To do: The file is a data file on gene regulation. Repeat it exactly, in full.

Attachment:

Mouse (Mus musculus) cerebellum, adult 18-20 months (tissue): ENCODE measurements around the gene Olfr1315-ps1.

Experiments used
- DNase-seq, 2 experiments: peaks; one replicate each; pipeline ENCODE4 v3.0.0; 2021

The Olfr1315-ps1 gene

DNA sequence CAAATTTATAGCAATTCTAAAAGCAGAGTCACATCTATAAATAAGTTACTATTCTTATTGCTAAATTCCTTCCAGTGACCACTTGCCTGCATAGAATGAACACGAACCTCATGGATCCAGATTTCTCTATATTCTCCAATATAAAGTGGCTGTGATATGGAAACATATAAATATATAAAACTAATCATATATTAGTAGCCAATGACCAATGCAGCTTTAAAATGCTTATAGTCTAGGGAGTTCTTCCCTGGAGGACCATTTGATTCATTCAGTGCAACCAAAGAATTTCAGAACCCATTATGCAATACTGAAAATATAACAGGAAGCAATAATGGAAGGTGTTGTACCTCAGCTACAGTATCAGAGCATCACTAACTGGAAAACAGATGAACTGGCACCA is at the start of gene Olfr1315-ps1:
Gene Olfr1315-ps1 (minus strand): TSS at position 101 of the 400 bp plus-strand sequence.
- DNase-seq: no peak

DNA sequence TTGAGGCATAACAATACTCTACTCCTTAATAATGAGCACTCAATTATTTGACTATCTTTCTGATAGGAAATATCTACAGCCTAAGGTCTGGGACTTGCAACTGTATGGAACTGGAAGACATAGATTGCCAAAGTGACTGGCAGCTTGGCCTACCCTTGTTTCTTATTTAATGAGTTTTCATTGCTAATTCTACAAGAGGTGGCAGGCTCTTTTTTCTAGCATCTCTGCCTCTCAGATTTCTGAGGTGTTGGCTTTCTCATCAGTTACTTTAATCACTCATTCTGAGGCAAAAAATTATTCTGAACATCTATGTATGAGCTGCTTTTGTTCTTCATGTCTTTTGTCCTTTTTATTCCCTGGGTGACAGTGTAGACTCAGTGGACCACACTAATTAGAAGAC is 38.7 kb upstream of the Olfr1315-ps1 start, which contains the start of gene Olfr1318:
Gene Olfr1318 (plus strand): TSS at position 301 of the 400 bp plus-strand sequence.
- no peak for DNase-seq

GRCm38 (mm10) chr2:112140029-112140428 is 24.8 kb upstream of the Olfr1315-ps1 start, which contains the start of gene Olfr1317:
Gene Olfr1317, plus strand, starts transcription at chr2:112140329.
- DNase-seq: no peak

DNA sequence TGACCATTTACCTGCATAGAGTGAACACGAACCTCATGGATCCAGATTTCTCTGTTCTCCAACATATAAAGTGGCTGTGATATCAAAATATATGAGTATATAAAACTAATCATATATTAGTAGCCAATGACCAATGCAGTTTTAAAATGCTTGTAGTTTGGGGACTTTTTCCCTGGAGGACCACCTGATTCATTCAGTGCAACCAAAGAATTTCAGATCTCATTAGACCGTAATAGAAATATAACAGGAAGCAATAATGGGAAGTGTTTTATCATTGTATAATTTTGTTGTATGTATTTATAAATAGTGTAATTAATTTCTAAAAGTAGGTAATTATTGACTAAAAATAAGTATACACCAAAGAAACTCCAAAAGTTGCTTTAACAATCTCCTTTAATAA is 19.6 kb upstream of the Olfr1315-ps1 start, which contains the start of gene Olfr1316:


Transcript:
Mouse (Mus musculus) cerebellum, adult 18-20 months (tissue): ENCODE measurements around the gene Olfr1315-ps1.

Experiments used
- DNase-seq, 2 experiments: peaks; one replicate each; pipeline ENCODE4 v3.0.0; 2021

The Olfr1315-ps1 gene

DNA sequence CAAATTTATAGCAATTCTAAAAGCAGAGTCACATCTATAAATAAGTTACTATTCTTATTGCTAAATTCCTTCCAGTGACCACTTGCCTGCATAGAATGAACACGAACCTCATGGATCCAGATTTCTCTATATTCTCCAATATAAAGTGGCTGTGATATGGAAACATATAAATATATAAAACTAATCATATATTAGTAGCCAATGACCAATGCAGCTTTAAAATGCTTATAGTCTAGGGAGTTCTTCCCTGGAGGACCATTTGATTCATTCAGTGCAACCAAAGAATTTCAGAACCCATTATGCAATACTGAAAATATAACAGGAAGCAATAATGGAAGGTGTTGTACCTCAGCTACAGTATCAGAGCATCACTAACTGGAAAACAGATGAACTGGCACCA is at the start of gene Olfr1315-ps1:
Gene Olfr1315-ps1 (minus strand): TSS at position 101 of the 400 bp plus-strand sequence.
- DNase-seq: no peak

DNA sequence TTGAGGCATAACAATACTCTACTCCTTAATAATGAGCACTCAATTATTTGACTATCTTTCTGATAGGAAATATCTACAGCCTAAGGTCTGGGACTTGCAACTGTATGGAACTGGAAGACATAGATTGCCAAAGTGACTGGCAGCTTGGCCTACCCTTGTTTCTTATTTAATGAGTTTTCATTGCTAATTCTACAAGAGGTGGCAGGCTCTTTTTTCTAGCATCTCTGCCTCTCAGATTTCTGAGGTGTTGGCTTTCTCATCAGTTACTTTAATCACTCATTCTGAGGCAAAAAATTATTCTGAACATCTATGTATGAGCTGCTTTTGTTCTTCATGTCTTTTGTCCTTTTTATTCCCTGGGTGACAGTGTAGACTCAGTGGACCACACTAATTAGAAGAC is 38.7 kb upstream of the Olfr1315-ps1 start, which contains the start of gene Olfr1318:
Gene Olfr1318 (plus strand): TSS at position 301 of the 400 bp plus-strand sequence.
- no peak for DNase-seq

GRCm38 (mm10) chr2:112140029-112140428 is 24.8 kb upstream of the Olfr1315-ps1 start, which contains the start of gene Olfr1317:
Gene Olfr1317, plus strand, starts transcription at chr2:112140329.
- DNase-seq: no peak

DNA sequence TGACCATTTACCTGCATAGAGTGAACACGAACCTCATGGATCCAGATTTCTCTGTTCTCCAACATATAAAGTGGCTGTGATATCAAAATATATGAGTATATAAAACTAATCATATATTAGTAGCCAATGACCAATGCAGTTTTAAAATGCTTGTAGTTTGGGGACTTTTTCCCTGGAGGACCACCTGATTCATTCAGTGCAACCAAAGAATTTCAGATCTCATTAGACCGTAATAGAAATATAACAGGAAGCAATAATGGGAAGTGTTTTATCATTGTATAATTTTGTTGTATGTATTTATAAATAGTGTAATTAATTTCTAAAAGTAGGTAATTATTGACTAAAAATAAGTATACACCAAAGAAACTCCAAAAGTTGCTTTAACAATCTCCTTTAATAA is 19.6 kb upstream of the Olfr1315-ps1 start, which contains the start of gene Olfr1316: